Understanding SQL Server Window Functions

Also known as SQL Server analytic functions, helps in building complex aggregation queries simpler. We are going to look at its typical use cases, and how to use ORDER BY and PARTITION BY to set up frames for windows functions including RANGE and ROWS. Windows Functions can be used for many cases like the Computation of running totals and averages, Building Rankings, Best and Worst Performers monthly, quarterly, yearly, Sales Reports, Investigating Trends and their analysis etc.

Windows Functions are different from regular aggregate functions, as aggregate functions operate on an entire dataset with the help of the GROUP BY clause, while windows functions operate on a set of rows and return aggregated value for each row. It doesn’t combine or group rows into a single output row like in the GROUP BY clause, it just adds aggregated value to each row, maintaining separate identities of each row.

For example, with a window function, we computed revenue for the 3 days i.e. the sum of revenue amount of the current day, the previous day and the following day as in the image below.


Types of Window Functions - Aggregate Functions -> SUM(), MAX(), MIN(), COUNT(), AVG() Ranking Functions -> ROW_NUMBER(), RANK(), DENSE_RANK(), NTILE() Valued Functions -> FIRST_VALUE(), LAST_VALUE(), LAG(), LEAD()

*Here, the term Windows refers to the set of rows in the database on which the function is going to operate. And we define these sets of rows (on which function operates) with the help of the OVER() clause. *In this part of the series, first we will discuss the OVER() clause.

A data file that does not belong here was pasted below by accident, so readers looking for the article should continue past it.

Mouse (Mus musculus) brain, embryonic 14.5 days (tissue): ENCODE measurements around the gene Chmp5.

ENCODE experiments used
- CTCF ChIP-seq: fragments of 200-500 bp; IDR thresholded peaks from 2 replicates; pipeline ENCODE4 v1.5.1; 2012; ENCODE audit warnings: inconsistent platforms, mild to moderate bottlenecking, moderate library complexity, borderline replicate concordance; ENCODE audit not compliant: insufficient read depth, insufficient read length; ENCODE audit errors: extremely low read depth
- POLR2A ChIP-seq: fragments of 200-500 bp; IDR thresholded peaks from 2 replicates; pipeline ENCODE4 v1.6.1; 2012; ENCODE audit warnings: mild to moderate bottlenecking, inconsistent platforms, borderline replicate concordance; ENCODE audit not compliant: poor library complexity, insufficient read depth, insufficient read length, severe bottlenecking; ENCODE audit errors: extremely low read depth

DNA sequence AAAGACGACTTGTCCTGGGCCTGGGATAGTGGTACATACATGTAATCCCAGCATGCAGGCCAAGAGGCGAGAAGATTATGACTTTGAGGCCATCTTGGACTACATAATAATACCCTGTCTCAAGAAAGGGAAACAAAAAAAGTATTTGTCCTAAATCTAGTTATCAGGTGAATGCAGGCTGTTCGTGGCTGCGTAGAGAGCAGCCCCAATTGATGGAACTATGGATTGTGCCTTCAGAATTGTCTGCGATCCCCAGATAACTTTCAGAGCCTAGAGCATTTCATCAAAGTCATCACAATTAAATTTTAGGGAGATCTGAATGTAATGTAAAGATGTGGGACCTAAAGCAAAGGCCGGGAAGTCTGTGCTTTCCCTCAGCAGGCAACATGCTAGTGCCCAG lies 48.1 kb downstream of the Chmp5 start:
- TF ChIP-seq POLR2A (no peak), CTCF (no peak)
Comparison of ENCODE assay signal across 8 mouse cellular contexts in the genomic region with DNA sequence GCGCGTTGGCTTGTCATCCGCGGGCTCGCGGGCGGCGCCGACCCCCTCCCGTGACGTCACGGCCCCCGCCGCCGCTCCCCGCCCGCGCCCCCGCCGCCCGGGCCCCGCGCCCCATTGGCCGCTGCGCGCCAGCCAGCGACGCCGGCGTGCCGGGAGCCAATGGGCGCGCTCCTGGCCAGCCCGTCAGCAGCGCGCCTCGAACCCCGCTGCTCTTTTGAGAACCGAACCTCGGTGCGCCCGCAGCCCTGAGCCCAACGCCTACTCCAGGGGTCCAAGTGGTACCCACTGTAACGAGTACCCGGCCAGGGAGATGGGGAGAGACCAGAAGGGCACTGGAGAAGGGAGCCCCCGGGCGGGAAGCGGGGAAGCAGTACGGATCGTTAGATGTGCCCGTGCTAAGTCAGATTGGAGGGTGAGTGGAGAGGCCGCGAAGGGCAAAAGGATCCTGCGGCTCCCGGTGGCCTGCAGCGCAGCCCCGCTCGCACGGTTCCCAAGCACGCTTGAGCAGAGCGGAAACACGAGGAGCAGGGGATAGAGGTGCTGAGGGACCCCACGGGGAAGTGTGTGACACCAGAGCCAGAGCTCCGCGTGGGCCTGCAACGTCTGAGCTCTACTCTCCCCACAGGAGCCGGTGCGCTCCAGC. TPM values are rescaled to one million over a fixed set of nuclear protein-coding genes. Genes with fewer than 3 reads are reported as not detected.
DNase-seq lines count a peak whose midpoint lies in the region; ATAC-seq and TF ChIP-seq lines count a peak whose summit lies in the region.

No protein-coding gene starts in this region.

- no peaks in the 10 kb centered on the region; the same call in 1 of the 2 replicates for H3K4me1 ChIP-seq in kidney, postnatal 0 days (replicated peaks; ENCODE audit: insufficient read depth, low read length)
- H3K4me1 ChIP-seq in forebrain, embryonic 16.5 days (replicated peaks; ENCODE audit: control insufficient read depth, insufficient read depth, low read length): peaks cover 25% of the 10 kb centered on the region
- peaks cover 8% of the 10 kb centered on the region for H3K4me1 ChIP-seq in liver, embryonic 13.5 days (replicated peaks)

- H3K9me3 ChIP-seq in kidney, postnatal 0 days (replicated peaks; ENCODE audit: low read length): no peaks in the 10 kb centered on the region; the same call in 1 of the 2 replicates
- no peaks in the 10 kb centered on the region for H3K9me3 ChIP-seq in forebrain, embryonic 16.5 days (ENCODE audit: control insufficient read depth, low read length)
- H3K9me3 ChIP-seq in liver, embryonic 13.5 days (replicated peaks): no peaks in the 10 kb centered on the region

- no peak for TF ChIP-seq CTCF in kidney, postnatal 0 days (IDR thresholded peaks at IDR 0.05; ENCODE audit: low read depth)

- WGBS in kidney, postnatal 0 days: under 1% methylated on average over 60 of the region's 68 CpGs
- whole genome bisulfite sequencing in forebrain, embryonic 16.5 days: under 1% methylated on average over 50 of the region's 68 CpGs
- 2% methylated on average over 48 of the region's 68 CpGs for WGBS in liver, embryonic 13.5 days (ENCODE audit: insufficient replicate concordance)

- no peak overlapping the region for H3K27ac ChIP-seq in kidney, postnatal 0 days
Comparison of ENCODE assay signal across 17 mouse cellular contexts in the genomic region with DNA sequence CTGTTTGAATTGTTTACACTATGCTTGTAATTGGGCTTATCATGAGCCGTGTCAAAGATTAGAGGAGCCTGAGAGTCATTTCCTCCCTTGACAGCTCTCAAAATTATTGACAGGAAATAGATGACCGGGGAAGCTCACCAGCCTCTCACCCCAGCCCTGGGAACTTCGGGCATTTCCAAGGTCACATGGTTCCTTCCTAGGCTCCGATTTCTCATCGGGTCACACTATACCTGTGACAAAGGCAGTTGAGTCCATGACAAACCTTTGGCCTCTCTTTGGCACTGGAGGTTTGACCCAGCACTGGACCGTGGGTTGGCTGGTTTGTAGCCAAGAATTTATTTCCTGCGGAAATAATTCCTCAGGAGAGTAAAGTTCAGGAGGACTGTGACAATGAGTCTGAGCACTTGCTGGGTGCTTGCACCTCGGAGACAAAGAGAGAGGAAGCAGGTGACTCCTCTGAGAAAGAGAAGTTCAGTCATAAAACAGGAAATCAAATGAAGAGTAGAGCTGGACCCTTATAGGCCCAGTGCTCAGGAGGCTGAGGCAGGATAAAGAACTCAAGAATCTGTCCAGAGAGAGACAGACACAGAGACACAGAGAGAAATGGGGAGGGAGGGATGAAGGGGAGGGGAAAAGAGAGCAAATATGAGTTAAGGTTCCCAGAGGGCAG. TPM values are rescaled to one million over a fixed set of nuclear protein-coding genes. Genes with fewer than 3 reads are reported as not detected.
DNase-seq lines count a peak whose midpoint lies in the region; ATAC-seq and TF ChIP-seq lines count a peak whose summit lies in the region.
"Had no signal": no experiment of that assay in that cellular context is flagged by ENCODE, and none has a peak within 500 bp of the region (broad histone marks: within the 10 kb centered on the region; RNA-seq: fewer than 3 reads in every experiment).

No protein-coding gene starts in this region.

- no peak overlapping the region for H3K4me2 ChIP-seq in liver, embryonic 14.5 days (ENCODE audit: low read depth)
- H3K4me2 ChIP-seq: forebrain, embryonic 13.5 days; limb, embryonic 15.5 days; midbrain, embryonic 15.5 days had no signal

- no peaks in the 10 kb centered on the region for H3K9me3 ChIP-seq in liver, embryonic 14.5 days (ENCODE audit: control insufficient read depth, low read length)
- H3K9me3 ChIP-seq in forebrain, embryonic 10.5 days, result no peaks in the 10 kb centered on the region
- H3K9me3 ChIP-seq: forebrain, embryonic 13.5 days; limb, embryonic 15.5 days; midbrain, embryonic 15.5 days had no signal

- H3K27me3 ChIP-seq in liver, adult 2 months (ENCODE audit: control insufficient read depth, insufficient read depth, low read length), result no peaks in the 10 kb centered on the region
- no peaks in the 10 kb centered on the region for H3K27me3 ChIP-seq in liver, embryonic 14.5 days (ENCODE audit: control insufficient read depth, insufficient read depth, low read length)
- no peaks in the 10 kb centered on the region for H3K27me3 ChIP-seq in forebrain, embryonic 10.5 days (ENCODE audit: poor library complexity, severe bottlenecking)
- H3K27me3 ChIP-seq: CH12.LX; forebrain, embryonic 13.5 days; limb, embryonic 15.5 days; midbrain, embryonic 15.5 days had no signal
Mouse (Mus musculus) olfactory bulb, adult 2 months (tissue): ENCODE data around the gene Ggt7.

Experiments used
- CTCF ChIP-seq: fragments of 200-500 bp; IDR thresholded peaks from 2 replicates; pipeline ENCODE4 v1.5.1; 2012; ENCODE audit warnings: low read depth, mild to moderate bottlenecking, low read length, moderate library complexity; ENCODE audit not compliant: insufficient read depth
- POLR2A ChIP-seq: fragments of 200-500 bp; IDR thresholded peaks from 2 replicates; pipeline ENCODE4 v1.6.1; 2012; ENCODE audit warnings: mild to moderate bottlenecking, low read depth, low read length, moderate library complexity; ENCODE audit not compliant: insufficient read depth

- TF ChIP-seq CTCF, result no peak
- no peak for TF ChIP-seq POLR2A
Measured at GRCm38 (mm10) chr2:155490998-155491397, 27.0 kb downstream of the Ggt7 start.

Intro - As mentioned earlier, we will discuss the OVER() clause in this series. It is one of the basic components of the Window Function.

Syntax - window_function(expression | column_name) OVER( [PARTITION BY partition_list ] [ ORDER BY order_list ] )

***window_function: *** Here, we specify the name of the window function we want to use, link one mentioned above in types of window functions.

expression: Contains the name of the column or the expression for which we wanted aggregated value.

PARTITION BY partition_list: Here, we set the rows on which the window function operates. We provide column or column names separated by a comma(in case of multiple columns) for the partition_list. Note if partition by clause is omitted then the window function will set the whole table as a frame for operations.

ORDER BY order_list: This list helps us, in sorting the rows of each partition.

In the next series, we will look at the Computations, and Aggregation, using OVER() with the Where clause. For that, we will create dummy data for further discussion and examples to understand.